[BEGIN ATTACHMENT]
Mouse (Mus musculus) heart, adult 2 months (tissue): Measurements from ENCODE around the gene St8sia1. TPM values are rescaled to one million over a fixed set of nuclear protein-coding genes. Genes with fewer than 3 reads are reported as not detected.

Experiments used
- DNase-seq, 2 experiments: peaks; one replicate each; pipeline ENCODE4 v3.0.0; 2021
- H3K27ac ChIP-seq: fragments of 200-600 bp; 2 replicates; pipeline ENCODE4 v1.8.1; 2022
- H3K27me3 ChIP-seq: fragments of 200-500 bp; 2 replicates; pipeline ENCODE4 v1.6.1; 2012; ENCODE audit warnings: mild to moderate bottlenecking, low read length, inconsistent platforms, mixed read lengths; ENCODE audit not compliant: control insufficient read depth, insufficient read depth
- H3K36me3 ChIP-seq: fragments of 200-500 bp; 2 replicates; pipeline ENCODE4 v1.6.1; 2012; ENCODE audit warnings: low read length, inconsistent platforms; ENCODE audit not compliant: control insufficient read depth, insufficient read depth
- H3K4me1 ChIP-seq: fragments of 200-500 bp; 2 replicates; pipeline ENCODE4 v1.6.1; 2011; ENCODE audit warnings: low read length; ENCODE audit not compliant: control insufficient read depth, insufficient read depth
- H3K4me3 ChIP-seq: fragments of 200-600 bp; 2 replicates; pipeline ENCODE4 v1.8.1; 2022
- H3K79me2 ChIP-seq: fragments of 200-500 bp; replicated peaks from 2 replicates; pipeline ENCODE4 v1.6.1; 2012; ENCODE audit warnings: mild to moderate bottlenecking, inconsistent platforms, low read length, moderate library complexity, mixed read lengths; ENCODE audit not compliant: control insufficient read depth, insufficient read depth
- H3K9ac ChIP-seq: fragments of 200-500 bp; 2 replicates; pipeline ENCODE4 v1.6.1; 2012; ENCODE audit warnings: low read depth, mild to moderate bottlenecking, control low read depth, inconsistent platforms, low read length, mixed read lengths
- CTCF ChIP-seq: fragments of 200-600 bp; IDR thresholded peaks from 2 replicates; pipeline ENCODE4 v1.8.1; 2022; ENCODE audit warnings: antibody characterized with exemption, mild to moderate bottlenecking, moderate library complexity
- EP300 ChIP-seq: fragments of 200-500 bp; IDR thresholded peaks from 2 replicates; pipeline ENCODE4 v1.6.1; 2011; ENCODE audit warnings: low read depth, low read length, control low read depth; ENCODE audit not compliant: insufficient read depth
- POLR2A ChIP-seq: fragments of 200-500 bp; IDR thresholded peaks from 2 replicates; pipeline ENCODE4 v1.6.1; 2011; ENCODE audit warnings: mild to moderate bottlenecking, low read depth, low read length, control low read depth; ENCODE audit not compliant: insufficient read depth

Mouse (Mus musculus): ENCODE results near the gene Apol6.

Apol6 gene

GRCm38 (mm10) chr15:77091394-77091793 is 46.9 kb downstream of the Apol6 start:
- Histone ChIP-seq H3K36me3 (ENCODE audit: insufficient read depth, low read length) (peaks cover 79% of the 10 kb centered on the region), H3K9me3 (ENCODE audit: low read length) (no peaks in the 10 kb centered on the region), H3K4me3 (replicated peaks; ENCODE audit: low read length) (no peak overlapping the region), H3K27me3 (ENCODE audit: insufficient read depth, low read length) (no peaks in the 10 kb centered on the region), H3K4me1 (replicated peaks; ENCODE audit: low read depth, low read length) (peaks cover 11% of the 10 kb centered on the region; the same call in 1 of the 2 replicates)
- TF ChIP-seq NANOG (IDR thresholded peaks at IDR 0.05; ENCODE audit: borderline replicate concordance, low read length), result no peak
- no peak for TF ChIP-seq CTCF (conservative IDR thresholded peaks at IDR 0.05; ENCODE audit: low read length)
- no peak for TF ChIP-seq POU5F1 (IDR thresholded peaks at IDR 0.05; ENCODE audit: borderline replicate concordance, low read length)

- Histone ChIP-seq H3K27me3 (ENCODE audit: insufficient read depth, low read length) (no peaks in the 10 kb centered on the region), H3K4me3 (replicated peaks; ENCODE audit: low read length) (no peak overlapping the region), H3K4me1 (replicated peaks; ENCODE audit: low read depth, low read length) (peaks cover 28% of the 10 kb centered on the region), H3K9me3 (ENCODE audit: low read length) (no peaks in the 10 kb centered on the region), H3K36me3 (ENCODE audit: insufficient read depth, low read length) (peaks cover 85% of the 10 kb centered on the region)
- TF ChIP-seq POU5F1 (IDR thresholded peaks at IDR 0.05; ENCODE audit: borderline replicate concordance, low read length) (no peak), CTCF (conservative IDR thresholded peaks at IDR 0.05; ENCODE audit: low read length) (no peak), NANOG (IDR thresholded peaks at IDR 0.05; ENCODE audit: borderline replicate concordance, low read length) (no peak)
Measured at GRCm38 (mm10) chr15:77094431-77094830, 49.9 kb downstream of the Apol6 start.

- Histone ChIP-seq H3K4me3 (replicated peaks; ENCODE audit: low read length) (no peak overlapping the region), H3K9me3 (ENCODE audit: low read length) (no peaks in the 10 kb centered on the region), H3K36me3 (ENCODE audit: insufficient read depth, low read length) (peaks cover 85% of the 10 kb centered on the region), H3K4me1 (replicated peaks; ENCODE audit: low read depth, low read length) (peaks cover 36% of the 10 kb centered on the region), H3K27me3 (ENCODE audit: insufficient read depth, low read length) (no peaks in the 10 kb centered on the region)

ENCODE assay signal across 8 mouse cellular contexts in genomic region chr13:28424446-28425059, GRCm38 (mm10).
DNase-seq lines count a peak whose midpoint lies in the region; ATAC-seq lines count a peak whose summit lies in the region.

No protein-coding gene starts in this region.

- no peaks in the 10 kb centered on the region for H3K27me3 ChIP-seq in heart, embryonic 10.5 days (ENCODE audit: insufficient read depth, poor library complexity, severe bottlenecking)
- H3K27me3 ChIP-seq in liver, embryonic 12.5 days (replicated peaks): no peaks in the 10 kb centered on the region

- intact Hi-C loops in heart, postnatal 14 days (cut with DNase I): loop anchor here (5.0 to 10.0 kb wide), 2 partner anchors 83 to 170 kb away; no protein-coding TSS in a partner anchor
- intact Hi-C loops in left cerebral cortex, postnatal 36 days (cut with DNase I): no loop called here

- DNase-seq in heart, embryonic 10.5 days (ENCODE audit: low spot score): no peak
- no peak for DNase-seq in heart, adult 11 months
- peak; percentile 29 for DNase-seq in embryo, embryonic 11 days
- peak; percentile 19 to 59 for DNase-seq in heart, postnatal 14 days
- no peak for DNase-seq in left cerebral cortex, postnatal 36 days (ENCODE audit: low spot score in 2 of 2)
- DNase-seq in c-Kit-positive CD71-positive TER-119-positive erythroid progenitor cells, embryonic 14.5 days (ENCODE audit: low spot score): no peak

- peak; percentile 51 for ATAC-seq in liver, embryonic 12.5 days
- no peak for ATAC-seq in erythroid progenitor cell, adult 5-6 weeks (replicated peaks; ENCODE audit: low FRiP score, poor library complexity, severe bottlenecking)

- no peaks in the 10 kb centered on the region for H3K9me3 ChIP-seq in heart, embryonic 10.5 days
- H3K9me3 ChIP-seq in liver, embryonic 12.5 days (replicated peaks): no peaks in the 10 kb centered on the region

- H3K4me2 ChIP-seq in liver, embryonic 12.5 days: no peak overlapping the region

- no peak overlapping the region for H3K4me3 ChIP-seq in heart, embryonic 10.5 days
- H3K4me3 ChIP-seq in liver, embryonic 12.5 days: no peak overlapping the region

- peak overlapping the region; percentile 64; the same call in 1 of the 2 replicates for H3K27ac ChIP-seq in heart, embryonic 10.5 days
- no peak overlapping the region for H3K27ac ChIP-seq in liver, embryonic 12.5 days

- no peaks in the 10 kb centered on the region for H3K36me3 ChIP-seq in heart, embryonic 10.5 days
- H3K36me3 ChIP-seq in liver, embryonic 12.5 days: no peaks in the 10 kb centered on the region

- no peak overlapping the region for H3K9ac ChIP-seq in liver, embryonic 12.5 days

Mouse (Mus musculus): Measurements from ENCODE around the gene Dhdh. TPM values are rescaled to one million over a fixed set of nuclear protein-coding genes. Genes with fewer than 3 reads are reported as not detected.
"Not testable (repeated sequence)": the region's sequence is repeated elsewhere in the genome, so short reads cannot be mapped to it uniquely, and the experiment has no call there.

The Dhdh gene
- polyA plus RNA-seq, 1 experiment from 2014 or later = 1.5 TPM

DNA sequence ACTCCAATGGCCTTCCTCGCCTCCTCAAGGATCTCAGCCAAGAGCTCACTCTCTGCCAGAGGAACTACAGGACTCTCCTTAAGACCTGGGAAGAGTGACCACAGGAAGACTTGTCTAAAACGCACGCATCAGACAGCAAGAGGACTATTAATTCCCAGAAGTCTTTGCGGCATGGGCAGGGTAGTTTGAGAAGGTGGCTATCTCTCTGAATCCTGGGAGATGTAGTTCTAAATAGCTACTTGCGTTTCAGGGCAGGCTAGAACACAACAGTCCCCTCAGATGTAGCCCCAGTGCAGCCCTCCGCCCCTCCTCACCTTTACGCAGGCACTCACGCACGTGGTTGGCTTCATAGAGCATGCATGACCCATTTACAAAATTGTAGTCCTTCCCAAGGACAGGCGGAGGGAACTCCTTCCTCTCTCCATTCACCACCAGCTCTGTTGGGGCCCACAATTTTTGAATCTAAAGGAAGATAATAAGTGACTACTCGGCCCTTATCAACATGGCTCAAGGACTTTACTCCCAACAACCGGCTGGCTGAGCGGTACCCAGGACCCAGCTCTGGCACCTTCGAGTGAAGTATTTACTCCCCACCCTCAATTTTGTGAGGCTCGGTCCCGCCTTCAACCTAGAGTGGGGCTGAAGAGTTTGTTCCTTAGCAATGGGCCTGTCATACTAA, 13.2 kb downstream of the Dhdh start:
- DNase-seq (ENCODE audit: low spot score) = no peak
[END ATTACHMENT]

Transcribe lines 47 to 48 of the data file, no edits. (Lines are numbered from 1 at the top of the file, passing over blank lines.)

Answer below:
- no peaks in the 10 kb centered on the region for H3K36me3 ChIP-seq in heart, embryonic 10.5 days
- H3K36me3 ChIP-seq in liver, embryonic 12.5 days: no peaks in the 10 kb centered on the region